• When asked about traveling, one American replies that he has been to Mexico. The professor asks where and if he saw some of the ruins of the previous civilizations. He replies that he was in Cancun the entire time, didn't leave his resort, and spent the majority of the time drunk. (Remember that a good number of the other students in my class are proud Latin Americans, I imagine that his response didn't demonstrate "respect" for their cultures.)
  • An American girl who never follows along in class constantly shouting, "What does that mean?" immediately after the professor explains what something means.
  • An American girl wears a big, stupid hat to class. France has a more traditional approach to education so wearing a hat in class is looked down upon. You are expected to come to class, sit up straight, face forward, and work hard. The professor asks why she is wearing a hat and she attempts to directly translate "I'm having a bad-hair day." Naturally no one understands this idiom so she puts her head down on the table. A few minutes later she takes off her shoes and socks and puts her feet up on the chair next to her so that her bare feet hang into the aisle, obstructing the movement of the professor as she passes out papers. Not exactly appropriate behavior by American standards, let alone French standards.

Now, I don't want it to seem that I'm getting down on Americans, but the six Americans in my class are doing nothing good for our image abroad. They act according to one of the worst stereotypes of Americans, that we have no appreciation for foreign cultures and behave if we are at home even when we are guests. I don't understand why they are wasting an opportunity that such a small portion of the world would ever have the chance to enjoy. It's unfortunate for them and unfortunate for our national image. Esther told me that her university had a big seminar before she came to the United States for her year abroad. They told her to respect local traditions, be generally non-confrontational, and to work to improve the image of France. I'm not sure if the American students had anything like that before they left, if they did it certainly had no effect. Bottom line, I'm embarrassed to be associated with them.


01 April 2007

Unclear Thinking

The good news is that I've found that living in a foreign country goes a long way in understanding people, specifically what traits tend to be more universal. The bad news is that I've found people to be prone to disastrously unclear thinking and completely irrational behavior. Naturally, a few examples:

Two weeks ago I had a coffee with a woman in my French class from a Central American country. After a little bit of chit-chat about our common experiences as foreigners, she launched into a series of accusations and speculations against the United States. This isn't anything new, most people have some pretty strong emotions about the United States and I understand their desire to share them when they meet an American. When in this situation I try my best to explain that, yes, the United States has done and is doing some bad things but that it also does plenty of good things as well. Yes, there are plenty of crazy, nationalistic people in the United States but that they are vastly outnumbered by the good, normal people. Normally people grasp this and I feel that, even if they haven't changed their mind about the United States, they are a little more balanced in their analysis of it.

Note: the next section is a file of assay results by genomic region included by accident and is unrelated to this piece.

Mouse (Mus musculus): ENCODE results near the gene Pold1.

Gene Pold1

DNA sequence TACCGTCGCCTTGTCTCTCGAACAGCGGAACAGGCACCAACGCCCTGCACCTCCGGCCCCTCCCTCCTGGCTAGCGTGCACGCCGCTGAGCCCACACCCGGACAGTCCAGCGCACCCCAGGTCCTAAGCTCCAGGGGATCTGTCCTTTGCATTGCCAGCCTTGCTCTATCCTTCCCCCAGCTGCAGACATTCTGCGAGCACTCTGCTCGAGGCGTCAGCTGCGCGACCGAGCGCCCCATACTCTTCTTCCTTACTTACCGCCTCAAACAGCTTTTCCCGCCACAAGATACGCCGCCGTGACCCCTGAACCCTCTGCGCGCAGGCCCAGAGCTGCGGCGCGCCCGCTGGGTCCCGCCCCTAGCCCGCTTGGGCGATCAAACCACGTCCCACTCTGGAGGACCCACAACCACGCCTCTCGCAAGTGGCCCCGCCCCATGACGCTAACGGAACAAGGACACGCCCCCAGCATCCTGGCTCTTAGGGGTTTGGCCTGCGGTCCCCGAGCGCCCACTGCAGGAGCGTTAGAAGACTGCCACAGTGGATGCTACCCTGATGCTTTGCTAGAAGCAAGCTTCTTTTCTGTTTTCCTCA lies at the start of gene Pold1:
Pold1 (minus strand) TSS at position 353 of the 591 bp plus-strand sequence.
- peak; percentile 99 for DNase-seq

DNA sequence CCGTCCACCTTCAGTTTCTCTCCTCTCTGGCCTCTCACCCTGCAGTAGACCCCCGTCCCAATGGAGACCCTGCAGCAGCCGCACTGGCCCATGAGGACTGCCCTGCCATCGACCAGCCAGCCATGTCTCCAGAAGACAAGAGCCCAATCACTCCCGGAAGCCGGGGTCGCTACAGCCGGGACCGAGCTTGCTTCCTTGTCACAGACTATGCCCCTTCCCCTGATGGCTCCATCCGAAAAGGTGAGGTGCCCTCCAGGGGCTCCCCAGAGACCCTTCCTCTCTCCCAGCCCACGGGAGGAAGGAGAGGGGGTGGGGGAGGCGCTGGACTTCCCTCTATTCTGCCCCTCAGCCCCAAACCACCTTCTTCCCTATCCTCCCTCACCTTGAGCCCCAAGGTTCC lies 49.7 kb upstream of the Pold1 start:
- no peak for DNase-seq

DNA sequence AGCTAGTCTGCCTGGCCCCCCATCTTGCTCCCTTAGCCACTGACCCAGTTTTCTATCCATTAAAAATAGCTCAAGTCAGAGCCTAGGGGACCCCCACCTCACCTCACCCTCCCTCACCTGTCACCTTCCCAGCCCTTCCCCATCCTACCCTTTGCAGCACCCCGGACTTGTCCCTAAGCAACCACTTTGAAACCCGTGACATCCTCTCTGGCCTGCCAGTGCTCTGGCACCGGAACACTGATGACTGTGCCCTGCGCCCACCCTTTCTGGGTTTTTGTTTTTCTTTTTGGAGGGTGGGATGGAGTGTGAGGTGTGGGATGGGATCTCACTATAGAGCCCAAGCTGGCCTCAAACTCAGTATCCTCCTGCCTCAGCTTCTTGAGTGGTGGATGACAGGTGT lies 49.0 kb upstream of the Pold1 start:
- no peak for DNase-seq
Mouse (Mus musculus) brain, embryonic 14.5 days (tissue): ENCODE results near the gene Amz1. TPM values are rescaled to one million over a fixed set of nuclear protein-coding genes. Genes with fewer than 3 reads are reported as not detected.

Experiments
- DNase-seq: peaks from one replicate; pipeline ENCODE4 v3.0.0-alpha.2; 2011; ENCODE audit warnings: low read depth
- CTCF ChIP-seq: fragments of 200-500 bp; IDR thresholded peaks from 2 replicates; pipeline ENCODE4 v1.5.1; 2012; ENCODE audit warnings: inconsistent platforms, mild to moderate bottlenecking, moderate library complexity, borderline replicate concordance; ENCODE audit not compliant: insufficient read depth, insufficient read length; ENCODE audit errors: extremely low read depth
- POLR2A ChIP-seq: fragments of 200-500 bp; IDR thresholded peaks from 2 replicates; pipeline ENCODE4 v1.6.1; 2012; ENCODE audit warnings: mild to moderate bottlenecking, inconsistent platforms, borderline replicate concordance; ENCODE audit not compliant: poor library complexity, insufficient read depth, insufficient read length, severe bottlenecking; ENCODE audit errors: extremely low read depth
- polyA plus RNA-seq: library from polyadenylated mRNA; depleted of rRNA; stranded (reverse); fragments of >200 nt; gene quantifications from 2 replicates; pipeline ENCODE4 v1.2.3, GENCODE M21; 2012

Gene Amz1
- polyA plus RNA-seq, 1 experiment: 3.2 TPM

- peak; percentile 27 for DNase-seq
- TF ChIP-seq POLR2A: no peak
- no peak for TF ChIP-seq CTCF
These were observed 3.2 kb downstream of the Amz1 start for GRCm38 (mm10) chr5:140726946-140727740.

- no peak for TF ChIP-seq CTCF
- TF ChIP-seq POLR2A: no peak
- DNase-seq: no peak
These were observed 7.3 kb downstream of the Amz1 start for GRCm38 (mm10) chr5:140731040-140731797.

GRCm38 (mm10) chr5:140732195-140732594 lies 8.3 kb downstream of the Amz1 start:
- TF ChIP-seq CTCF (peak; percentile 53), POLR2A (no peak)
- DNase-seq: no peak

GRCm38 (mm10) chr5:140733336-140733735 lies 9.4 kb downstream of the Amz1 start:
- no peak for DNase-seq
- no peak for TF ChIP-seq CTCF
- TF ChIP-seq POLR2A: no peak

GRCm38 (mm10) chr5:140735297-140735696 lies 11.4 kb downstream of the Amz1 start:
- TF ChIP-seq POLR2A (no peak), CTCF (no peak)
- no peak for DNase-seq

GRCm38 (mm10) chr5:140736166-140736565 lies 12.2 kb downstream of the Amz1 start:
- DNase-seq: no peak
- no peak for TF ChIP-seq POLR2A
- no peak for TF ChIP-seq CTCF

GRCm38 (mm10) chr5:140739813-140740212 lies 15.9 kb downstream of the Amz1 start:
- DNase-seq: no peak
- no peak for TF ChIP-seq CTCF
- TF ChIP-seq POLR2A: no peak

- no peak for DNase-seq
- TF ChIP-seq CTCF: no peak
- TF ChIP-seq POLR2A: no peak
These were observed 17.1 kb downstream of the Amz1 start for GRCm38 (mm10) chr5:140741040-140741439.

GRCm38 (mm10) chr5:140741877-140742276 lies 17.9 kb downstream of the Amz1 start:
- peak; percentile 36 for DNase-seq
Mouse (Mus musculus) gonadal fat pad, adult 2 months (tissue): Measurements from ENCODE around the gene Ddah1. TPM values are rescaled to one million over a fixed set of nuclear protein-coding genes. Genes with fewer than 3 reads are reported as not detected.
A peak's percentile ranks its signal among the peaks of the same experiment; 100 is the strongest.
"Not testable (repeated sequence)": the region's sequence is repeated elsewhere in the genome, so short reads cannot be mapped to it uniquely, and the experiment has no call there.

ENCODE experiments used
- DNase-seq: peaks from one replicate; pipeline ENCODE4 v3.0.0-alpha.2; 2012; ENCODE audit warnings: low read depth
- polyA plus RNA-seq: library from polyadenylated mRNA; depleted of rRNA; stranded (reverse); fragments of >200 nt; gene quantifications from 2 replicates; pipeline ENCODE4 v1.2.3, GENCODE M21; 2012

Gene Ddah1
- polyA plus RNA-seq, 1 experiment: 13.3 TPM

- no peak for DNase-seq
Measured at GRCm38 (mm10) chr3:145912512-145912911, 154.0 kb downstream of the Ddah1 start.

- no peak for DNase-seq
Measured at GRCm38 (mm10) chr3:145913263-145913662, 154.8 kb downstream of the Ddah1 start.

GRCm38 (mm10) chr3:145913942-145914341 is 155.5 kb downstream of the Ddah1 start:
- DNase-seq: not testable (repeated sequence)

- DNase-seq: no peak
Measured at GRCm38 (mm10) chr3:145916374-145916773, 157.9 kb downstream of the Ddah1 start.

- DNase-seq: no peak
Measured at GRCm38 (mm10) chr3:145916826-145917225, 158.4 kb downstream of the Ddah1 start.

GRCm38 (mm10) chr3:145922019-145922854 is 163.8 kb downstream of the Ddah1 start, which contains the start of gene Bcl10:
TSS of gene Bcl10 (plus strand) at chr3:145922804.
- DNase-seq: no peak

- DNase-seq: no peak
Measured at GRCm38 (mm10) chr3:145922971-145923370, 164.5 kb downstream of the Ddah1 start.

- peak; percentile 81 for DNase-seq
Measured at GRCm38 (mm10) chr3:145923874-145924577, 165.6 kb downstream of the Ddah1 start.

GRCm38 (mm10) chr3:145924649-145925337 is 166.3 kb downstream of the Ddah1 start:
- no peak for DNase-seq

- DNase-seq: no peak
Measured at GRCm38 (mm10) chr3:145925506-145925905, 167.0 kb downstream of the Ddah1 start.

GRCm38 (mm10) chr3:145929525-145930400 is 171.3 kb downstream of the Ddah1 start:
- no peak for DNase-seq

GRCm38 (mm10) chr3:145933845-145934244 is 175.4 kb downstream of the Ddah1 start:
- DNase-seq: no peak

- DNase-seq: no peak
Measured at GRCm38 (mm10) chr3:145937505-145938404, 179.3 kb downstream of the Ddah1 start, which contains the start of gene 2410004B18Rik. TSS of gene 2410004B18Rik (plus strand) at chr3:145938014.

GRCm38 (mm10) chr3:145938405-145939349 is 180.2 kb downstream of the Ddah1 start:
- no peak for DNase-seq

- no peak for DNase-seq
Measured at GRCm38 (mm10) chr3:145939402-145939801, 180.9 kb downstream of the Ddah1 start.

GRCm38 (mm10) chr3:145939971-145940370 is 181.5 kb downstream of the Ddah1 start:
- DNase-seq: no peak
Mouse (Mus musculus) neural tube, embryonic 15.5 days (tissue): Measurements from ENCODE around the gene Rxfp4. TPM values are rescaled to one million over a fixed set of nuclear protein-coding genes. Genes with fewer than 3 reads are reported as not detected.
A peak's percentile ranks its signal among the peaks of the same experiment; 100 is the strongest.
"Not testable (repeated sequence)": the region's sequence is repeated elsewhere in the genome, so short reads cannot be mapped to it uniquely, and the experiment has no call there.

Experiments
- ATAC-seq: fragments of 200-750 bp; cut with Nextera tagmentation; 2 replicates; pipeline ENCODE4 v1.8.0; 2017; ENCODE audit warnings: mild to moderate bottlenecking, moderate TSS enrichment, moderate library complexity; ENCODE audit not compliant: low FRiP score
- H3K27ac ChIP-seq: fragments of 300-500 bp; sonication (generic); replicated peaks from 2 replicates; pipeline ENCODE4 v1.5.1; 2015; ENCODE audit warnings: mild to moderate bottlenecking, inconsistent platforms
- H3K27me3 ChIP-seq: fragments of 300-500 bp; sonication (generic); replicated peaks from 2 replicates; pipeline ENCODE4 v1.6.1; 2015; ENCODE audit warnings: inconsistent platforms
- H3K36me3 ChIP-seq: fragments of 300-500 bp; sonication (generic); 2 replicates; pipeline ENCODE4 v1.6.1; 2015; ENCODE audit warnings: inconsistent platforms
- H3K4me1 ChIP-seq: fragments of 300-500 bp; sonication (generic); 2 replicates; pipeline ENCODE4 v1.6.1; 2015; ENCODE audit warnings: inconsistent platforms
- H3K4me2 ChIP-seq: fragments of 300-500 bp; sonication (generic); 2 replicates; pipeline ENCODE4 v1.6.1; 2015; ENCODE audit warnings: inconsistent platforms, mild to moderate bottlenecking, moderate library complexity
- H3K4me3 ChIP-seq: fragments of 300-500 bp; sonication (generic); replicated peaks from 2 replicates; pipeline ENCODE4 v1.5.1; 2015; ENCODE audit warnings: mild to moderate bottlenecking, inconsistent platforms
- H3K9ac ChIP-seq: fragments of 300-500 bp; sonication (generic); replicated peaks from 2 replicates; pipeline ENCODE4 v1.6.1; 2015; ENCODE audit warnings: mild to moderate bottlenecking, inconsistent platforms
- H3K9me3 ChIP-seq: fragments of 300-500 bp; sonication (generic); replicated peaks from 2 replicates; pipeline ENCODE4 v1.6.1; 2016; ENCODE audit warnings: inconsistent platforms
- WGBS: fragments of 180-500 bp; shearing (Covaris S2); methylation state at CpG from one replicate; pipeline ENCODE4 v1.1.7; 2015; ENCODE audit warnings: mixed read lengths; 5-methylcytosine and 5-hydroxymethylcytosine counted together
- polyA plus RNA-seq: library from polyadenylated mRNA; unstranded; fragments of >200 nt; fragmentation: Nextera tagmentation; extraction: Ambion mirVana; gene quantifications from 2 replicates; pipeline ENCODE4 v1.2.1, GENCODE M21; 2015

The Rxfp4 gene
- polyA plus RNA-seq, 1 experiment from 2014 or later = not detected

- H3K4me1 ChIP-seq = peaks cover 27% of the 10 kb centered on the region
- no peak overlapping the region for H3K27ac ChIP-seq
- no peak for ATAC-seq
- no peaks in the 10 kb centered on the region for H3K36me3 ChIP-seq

In this case, however, there was something qualitatively different. My classmate would concede that, yes, surely there are good people in the United States, but that it is an evil empire out to destroy the little countries and people of the world. For example, she told me that she had read that there are private citizens camping out on the Mexican border trying to "defend" it. I told her that this was correct, that they call themselves the Minutemen, that I think they are wasting their time, and that they just want to play soldier. She told me that they were actively hunting and killing immigrants. I told her that they had never killed anyone, at most they notify the Border Patrol who then arrests the immigrants. She told me that she "wasn't sure" about that, which is to say that she went on believing that the American government is letting its citizens kill immigrants because they are considered "less than human, like animals" (her words). In a different story, though in the same conversation, she told me about a friend of hers who had won a full-ride scholarship to an American university. When applying for the required long-stay visa, however, she was turned down and wasn't able to take advantage of her scholarship. Obviously that would be rough, I commiserated a bit and then said that there must have been some reason to deny the visa, that the State Department doesn't simply deny visas at random. (If they did, it would be a much cheaper and quicker process.) To this, my classmate said, "You really think so? I'm not so sure, the entire experience is designed to be psychologically terrifying. There are huge walls around the embassy, there are soldiers with automatic weapons guarding it and then they give you a scholarship and then take it away." This line of logic was simply stunning to me and I found it really difficult to respond. The whole conversation was a real mess, I got up to leave in frustration at one point, explaining that I wasn't the ambassador of the United States, that I didn't need a lecture about the bad things that my country does (there are enough easily substantiated ones that these ridiculous, half-baked theories that she was telling me weren't at all necessary). In the end, I was polite and we went away from it saying that it was a worthwhile exchange (though we haven't spoken since).